Project description:In vertebrates, GATA2 is a master regulator of hematopoiesis and is expressed throughout embryo development and in adult life. Although the essential role of GATA2 in mouse hematopoiesis is well established, its involvement during early human hematopoietic development is not clear. By combining time-controlled overexpression of GATA2 with genetic knockout experiments, we found that GATA2, at the mesoderm specification stage, promotes the generation of hemogenic endothelial progenitors and their further differentiation to hematopoietic progenitor cells, and negatively regulates cardiac differentiation. Surprisingly, genome-wide transcriptional and chromatin immunoprecipitation analysis showed that GATA2 bound to regulatory regions, and repressed the expression of cardiac development-related genes. Moreover, genes important for hematopoietic differentiation were upregulated by GATA2 in a mostly indirect manner. Collectively, our data reveal a hitherto unrecognized role of GATA2 as a repressor of cardiac fates, and highlight the importance of coordinating the specification and repression of alternative cell fates.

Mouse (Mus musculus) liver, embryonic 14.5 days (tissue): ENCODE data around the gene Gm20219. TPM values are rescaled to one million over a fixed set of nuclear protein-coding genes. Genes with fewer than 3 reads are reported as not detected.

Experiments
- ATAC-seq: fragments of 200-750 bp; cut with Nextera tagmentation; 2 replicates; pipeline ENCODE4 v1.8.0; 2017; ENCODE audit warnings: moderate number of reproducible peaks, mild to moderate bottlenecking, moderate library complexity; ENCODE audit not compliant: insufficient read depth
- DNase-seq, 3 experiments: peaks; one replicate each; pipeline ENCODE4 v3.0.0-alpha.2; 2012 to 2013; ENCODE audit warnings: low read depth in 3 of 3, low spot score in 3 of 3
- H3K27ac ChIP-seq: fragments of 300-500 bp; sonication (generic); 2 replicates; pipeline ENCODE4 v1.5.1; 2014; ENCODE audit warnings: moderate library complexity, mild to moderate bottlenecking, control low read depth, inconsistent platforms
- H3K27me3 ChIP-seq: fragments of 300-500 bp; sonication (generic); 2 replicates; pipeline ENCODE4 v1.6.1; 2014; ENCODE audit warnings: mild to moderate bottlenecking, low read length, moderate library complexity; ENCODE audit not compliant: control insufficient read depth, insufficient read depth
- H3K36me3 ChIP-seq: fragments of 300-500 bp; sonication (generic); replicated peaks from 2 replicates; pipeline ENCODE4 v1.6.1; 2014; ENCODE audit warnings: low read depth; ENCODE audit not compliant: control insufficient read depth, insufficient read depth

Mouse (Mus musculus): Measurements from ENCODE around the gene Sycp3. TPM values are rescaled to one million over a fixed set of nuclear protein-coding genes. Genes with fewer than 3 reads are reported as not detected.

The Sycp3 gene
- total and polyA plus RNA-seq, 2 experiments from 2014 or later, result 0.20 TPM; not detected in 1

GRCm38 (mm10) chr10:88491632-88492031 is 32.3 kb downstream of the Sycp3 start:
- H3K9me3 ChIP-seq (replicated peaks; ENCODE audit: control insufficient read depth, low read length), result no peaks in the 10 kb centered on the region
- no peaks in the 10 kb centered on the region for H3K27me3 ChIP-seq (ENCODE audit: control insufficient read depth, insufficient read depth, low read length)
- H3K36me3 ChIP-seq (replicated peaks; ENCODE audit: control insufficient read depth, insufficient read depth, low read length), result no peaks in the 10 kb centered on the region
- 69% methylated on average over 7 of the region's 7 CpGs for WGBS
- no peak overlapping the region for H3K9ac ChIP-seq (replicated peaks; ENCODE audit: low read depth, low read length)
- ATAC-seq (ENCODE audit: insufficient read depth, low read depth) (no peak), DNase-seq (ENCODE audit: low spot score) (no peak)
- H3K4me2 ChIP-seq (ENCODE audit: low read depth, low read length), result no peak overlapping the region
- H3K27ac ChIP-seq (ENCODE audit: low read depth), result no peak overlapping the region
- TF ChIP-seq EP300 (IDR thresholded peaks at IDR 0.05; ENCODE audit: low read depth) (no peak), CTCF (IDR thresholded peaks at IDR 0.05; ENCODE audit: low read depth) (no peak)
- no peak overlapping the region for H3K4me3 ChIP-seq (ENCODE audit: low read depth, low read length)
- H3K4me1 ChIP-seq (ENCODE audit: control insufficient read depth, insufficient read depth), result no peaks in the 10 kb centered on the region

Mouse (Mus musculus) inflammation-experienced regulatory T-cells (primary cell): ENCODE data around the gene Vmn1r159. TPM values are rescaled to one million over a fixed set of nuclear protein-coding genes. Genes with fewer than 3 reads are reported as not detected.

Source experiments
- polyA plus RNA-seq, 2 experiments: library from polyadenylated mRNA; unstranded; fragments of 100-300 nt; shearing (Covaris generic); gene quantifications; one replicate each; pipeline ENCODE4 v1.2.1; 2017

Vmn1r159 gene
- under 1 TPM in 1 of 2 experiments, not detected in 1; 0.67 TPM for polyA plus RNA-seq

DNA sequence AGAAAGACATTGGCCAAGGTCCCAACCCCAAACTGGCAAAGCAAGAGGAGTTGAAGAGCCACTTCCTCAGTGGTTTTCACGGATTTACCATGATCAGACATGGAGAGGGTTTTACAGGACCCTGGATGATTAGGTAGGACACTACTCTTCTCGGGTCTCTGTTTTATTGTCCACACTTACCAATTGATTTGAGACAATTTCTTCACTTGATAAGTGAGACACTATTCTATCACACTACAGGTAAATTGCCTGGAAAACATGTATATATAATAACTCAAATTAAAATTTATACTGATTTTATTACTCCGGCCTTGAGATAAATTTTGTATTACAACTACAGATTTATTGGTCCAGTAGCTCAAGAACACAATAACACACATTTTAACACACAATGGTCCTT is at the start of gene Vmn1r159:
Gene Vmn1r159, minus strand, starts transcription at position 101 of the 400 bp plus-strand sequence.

Project description:During early cardiogenesis, bilateral fields of mesenchymal heart progenitor cells (HPCs) move from the anterior lateral plate mesoderm to the ventral midline, undergoing a mesenchymal-to-epithelial transition (MET) en route to forming a single epithelial sheet. Through tracking of tissue-level deformations in the heart-forming region (HFR) as well as movement trajectories and traction generation of individual HPCs, we find that the onset of MET correlates with a peak in mechanical stress within the HFR and changes in HPC migratory behaviors. Small-molecule inhibitors targeting actomyosin contractility reveal a temporally specific requirement of bulk tissue compliance to regulate heart development and MET. Targeting mutant constructs to modulate contractility and compliance in the underlying endoderm, we find that MET in HPCs can be accelerated in response to microenvironmental stiffening and can be inhibited by softening. To test whether MET in HPCs was responsive to purely physical mechanical cues, we mimicked a high-stress state by injecting an inert oil droplet to generate high strain in the HFR, demonstrating that exogenously applied stress was sufficient to drive MET. MET-induced defects in anatomy result in defined functional lesions in the larval heart, implicating mechanical signaling and MET in the etiology of congenital heart defects. From this integrated analysis of HPC polarity and mechanics, we propose that normal heart development requires bilateral HPCs to undergo a critical behavioral and phenotypic transition on their way to the ventral midline, and that this transition is driven in response to the changing mechanical properties of their endoderm substrate.